Charles C. Wertenbaker

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Charles C. Wertenbaker

Charles C. Wertenbaker (1834-1819), a Civil War veteran, he served in the 19th Virginia Regiment and was in Pickett's Charge during the climax of the Battle of Gettysburg (1863), and one of the most famous infantry attacks of the American Civil War (1861–1865).

Charles Christian Wertenbaker was born in July 1834 to Louisiana Timberlake (1806-1893) and William Joseph Wertenbaker (1797-1882), second librarian appointed by Thomas Jefferson at the University of Virginia (1825).

In 1859, when John Brown, "the emancipator," had been condemned to death for leading the Harper's Ferry raid, the Monticello Guard was ordered to Charleston and was there until after his execution. Capt. Wertenbaker  had charge of that part of the cordon of sentries around the town immediately in front of the gallows.

On December 2, 1859 John Brown is hanged in Charles Town, Virginia, for leading a raid on the federal arsenal in Harpers Ferry and attempting to incite a slave rebellion. The Monticello Guard and a cordon of sentries, under the command of Capt. Wertenbaker, had charge around the town immediately in front of the gallows.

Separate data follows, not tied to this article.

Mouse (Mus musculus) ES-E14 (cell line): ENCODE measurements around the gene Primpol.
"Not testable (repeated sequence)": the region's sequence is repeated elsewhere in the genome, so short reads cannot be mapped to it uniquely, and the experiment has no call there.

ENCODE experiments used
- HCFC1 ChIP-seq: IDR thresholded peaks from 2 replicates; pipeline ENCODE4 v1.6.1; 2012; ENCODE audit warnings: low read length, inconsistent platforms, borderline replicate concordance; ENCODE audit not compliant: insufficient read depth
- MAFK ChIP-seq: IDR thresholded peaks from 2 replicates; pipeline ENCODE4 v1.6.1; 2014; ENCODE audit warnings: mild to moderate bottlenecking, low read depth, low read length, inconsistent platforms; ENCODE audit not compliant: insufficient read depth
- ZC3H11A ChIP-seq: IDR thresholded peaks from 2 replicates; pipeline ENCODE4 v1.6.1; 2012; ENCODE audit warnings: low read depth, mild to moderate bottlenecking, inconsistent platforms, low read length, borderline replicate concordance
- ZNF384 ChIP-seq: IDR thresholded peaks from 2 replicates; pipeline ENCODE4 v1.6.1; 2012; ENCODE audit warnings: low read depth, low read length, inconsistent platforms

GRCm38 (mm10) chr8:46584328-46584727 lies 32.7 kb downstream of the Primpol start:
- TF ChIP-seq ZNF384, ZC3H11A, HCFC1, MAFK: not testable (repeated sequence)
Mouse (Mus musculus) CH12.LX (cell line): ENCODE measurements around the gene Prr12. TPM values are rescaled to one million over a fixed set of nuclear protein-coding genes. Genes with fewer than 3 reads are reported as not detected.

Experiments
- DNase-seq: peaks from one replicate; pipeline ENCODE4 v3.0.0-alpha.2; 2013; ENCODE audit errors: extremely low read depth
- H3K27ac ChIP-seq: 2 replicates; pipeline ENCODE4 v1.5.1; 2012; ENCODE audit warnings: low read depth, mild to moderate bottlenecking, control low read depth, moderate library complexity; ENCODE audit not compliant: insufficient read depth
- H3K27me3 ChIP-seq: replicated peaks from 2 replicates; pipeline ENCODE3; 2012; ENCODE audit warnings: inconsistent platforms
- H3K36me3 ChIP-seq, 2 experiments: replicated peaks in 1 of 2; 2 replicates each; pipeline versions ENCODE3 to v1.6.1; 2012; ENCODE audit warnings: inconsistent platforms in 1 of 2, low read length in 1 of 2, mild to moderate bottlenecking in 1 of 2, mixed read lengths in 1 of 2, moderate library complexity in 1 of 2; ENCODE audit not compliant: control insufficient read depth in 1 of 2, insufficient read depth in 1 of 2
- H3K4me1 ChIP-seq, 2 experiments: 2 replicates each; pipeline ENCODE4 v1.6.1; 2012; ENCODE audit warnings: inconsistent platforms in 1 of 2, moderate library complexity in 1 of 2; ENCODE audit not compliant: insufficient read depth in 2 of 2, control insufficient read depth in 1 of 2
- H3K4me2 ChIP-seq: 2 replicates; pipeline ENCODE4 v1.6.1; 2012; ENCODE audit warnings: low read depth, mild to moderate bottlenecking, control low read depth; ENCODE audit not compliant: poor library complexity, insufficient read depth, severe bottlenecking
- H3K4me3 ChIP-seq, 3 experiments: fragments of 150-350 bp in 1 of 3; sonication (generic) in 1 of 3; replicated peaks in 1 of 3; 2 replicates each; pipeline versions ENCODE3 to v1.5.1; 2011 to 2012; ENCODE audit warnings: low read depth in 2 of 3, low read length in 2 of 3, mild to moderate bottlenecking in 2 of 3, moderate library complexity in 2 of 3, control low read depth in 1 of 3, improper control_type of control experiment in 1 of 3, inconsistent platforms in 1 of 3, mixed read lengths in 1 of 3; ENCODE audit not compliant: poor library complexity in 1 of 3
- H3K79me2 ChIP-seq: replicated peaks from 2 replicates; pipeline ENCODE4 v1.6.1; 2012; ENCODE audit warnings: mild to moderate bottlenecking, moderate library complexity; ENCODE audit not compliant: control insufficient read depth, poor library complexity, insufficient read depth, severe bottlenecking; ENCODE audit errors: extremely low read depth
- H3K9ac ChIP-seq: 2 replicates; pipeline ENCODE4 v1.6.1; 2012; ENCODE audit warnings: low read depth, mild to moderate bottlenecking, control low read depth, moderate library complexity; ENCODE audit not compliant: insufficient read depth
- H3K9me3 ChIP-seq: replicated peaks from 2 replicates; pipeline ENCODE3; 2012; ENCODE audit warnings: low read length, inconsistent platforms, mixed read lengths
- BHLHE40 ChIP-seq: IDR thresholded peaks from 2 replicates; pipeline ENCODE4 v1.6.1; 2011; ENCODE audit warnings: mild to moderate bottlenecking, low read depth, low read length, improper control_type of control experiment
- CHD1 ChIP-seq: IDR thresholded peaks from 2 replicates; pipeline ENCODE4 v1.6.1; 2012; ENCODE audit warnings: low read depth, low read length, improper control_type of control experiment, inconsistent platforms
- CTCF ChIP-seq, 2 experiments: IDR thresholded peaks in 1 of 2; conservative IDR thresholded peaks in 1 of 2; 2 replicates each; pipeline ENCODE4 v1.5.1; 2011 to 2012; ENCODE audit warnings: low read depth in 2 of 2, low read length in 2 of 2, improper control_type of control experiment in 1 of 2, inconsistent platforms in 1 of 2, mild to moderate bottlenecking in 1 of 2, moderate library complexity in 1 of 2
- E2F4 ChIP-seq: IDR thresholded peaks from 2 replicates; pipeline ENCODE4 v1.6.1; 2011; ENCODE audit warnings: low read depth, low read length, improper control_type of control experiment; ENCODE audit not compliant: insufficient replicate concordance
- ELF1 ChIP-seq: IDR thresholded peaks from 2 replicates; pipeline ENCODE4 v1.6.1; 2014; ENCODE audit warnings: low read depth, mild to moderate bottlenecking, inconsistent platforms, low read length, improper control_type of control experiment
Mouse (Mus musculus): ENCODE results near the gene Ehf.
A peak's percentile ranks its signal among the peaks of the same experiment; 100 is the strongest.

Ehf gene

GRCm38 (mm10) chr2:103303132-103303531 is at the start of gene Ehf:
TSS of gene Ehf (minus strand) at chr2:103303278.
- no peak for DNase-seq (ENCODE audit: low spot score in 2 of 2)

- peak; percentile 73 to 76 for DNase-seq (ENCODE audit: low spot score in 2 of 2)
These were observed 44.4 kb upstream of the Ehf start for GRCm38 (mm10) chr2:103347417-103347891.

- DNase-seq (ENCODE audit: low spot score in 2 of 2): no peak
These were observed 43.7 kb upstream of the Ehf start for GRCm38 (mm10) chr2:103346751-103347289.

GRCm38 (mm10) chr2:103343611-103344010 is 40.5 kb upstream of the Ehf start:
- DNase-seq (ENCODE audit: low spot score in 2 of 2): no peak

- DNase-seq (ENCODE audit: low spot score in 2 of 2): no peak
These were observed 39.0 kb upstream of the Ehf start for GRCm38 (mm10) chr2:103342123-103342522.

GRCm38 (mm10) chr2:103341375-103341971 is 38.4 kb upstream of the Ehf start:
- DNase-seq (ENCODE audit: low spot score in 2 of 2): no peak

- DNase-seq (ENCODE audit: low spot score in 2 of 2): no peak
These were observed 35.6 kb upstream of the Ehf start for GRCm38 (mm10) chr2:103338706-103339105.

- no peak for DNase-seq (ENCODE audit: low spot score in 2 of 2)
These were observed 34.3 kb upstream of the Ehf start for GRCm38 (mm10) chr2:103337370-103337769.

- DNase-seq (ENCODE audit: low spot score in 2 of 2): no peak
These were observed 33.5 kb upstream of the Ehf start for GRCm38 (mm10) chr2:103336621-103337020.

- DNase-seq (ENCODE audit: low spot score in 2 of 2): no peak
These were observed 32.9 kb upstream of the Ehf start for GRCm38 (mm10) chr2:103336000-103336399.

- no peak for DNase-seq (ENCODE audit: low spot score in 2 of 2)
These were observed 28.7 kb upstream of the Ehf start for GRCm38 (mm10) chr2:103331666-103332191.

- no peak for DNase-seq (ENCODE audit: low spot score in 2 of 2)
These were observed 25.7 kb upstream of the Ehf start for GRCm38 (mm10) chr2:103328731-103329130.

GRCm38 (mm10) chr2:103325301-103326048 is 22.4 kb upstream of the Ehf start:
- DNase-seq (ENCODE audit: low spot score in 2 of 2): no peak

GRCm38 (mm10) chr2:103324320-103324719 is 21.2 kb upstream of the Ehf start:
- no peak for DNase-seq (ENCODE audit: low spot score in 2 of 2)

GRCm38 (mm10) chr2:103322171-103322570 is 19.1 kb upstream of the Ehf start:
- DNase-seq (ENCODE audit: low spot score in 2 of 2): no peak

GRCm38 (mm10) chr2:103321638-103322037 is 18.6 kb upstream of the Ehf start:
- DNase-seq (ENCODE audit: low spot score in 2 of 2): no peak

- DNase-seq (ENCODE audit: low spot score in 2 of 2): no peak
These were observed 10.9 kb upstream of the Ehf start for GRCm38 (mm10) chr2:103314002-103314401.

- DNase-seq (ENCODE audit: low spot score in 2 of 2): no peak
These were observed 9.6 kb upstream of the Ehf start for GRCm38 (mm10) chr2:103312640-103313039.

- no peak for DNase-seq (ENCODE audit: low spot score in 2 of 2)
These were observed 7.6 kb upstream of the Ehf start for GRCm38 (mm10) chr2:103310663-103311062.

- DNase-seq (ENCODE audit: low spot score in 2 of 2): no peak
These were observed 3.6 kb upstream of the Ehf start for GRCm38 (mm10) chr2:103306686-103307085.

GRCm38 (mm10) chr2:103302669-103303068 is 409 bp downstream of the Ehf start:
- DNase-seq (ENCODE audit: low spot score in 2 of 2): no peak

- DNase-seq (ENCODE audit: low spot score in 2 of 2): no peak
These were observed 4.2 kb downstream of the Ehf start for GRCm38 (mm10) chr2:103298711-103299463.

McKee Row

In the south-west corner, the Wayt house was for a while occupied by the academy of Col. John Bowie Strange before the school's removal to Ridge Street. The site became a tobacco factory of Wertenbaker.

Family and death

Charles Christian Wertenbaker married Fanny (the former Frances Thomas Leftwich). He passed away in 1918 in Charlottesville and was buried in the family section of Maplewood Cemetery.

His son, Thomas Jefferson Wertenbaker (February 6, 1879 – April 22, 1966) was a leading American historian and the second Edwards Professor of American History at Princeton University.

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